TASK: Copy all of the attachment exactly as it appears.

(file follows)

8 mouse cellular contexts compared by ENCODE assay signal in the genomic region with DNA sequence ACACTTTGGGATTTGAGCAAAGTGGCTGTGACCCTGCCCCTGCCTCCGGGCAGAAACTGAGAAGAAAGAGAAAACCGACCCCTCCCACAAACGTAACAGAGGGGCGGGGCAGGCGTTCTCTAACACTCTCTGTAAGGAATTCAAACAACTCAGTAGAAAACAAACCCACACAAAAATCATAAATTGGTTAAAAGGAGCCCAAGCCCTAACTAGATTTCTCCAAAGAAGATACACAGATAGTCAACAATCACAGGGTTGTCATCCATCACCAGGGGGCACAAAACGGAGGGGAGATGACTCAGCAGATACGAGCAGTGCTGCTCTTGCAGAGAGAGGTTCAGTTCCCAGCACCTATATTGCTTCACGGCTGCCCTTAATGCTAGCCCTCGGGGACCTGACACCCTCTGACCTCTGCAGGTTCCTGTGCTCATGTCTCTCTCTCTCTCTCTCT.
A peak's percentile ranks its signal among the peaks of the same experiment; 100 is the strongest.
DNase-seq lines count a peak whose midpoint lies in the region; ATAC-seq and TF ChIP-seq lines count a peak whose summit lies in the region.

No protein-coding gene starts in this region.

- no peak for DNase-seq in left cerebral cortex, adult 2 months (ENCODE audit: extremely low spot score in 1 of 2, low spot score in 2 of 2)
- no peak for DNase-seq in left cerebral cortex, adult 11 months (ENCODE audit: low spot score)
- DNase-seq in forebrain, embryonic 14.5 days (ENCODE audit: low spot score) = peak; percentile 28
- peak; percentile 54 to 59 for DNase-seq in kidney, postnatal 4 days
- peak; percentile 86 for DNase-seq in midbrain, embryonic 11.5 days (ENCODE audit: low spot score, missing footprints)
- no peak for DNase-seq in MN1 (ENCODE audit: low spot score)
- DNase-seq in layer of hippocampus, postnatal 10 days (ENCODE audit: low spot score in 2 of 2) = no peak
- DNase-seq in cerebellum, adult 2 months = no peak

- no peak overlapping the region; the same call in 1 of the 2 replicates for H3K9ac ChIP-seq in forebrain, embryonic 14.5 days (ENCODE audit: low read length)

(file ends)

8 mouse cellular contexts compared by ENCODE assay signal in the genomic region with DNA sequence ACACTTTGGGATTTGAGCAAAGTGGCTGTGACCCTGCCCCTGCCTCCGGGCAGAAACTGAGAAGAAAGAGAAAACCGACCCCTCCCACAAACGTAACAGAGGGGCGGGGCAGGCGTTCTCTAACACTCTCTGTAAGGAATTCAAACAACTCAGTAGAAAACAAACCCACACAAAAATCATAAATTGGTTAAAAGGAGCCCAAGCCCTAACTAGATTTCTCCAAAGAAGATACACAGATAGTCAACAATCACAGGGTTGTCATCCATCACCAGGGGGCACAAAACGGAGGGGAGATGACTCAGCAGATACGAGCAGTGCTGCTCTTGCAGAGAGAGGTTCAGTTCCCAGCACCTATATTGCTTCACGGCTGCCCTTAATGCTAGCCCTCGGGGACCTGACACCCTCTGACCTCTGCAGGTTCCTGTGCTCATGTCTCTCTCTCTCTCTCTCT.
A peak's percentile ranks its signal among the peaks of the same experiment; 100 is the strongest.
DNase-seq lines count a peak whose midpoint lies in the region; ATAC-seq and TF ChIP-seq lines count a peak whose summit lies in the region.

No protein-coding gene starts in this region.

- no peak for DNase-seq in left cerebral cortex, adult 2 months (ENCODE audit: extremely low spot score in 1 of 2, low spot score in 2 of 2)
- no peak for DNase-seq in left cerebral cortex, adult 11 months (ENCODE audit: low spot score)
- DNase-seq in forebrain, embryonic 14.5 days (ENCODE audit: low spot score) = peak; percentile 28
- peak; percentile 54 to 59 for DNase-seq in kidney, postnatal 4 days
- peak; percentile 86 for DNase-seq in midbrain, embryonic 11.5 days (ENCODE audit: low spot score, missing footprints)
- no peak for DNase-seq in MN1 (ENCODE audit: low spot score)
- DNase-seq in layer of hippocampus, postnatal 10 days (ENCODE audit: low spot score in 2 of 2) = no peak
- DNase-seq in cerebellum, adult 2 months = no peak

- no peak overlapping the region; the same call in 1 of the 2 replicates for H3K9ac ChIP-seq in forebrain, embryonic 14.5 days (ENCODE audit: low read length)